Students, staff, the Native American community and Cabrillo Foundation supporters have all weighed in — differently — on a possible Cabrillo name change; President Matt Wetstein emphasizes that student and Indigenous voices must be prioritized in considering the decision, which could happen this fall.
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Will Cabrillo College remain Cabrillo College?
It’s been two years since Cabrillo College announced plans to explore a name change. It came at a time when many cities and colleges were reassessing their historic names, many associated with the oppressions of the past decades and centuries. Cabrillo’s namesake, Juan Rodriguez Cabrillo — 16th-century Spanish explorer and scourge of Indigenous people who populated the Central Coast — found himself in the news of today.
Now, the college looks to the fall, when the Cabrillo board of trustees is due to receive a key recommendation from its subcommittee on renaming. That subcommittee includes trustees Adam Spickler and Christina Cuevas, and Cabrillo President Matt Wetstein.
“Sometimes we spend too much time focused on majority opinion and majority rule,” Wetstein told Lookout on Tuesday. “And on some issues, that are more salient to particular populations or segments of the population, their voice might matter more than just what is the temperature of the community.”
Wetstein voiced similar sentiments at a stakeholder meeting earlier this month.
“Indigenous voices on this issue matter more than my voice and I think they matter more than other people’s voices,” he said during a President’s Advisory Committee meeting. “I think student voices matter. I think what matters the most is what do young people think the name of the college should be? Do they find offense with it?”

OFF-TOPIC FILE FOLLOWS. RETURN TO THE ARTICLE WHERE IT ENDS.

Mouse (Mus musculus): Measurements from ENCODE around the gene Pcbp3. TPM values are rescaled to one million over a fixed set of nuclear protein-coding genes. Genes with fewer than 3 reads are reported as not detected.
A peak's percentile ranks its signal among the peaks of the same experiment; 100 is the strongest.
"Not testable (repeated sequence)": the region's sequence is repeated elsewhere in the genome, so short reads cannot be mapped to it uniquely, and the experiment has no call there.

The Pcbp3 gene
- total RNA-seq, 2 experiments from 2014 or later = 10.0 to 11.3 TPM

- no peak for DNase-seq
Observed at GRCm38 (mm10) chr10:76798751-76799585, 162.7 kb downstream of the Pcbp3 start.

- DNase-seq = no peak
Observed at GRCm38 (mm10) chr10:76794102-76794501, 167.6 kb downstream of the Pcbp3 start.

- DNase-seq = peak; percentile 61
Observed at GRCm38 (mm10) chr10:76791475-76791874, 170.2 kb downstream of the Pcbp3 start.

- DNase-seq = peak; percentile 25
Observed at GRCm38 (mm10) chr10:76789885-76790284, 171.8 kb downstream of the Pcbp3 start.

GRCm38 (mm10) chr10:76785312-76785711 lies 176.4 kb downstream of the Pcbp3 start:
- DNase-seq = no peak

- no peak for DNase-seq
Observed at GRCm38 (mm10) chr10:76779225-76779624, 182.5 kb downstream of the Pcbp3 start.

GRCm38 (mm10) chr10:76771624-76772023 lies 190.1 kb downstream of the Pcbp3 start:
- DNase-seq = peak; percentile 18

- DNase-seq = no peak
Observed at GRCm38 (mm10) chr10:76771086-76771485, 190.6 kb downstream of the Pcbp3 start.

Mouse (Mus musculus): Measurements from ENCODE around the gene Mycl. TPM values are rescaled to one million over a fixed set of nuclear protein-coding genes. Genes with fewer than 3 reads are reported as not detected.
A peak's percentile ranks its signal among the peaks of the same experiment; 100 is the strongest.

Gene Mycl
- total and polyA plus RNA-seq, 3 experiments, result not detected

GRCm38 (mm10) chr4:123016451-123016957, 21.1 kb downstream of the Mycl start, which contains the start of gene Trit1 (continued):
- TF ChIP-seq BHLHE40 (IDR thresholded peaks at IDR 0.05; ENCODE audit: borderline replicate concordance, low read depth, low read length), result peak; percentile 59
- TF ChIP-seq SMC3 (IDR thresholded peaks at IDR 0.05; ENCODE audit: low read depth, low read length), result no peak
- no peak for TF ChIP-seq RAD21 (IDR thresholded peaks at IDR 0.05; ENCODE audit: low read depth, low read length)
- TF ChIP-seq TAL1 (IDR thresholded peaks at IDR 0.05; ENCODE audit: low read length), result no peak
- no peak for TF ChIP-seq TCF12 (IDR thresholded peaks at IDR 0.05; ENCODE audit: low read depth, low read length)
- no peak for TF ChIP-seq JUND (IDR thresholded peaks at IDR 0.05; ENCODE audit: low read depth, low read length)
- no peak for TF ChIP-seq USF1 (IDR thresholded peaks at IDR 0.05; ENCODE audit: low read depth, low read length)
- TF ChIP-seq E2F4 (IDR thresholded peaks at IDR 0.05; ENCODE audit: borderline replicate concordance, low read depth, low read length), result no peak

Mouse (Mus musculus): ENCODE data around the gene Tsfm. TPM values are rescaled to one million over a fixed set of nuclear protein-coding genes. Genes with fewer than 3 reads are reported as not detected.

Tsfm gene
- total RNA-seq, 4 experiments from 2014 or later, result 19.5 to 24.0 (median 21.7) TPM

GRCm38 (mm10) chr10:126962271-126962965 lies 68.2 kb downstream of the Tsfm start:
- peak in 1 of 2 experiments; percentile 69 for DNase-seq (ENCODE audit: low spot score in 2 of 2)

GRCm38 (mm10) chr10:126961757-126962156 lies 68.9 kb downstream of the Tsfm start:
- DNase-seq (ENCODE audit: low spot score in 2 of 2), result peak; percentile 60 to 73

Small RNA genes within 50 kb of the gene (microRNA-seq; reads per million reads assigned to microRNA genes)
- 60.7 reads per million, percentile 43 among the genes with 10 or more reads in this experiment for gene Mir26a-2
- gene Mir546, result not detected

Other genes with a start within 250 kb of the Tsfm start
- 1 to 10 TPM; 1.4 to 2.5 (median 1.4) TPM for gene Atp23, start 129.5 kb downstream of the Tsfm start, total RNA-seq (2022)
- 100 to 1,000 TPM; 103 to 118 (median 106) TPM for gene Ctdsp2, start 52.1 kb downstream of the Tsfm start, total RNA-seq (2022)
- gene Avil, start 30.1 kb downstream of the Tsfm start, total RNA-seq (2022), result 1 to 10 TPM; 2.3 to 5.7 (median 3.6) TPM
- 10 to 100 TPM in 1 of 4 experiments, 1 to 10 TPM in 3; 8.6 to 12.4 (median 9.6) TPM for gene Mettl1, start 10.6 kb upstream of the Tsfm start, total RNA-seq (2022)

Renaming efforts must consider nuance, he added, because many times in the past, the voices of youth and Indigenous people have been sidelined.
As part of the review, Cabrillo has conducted a community survey. The results showed that those affiliated with the college and Native American and Indigenous representatives showed stronger support for changing the name than did those who financially support Cabrillo.
Conducted between October 2021 and March 2022, the survey received more than 800 responses. Among the respondents were 256 current students, 125 current employees, 46 Native Americans and 304 supporters of the Cabrillo Foundation, among others.
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Forty-nine percent of employees and 36.5% of students supported name change.
Of the foundation supporters who responded to the survey, only 20.1% were in support of the name change.
When comparing whites, Hispanics/Latinos and Native Americans, only Native Americans showed a majority response in favor of a name change, with 67.4% in support.
The survey was just one part of the work by the board’s three-person subcommittee, which also conducted research and held six community forums. Members are currently writing a report of the stakeholder responses and research, which they will bring to the board in the fall along with a recommendation on a name change.
During the president’s advisory meeting, Spickler said the subcommittee has learned that making a decision won’t be as simple as counting survey votes.
“It’s not simply a matter of how many people said this, how many people said that, and we feel obliged to go with the majority,” said Spickler. “It’s more complex. And we’ve done a lot of really great research, through surveying and otherwise, that we’re going to point to.”
Wetstein told Lookout this week that the committee aims to have a draft report ready in the fall. That report will go to the faculty and student governance bodies for review, then to the board of trustees. He said the committee hopes to have a report and recommendation presented to the board this fall with the potential for the board to make a decision at the same time. But the priority is thoroughness over adhering to a timeline, he said.
“The committee is in a state of mind of wanting to do the report the right way,” he said. “If we need the time, [we’ll] take the time.”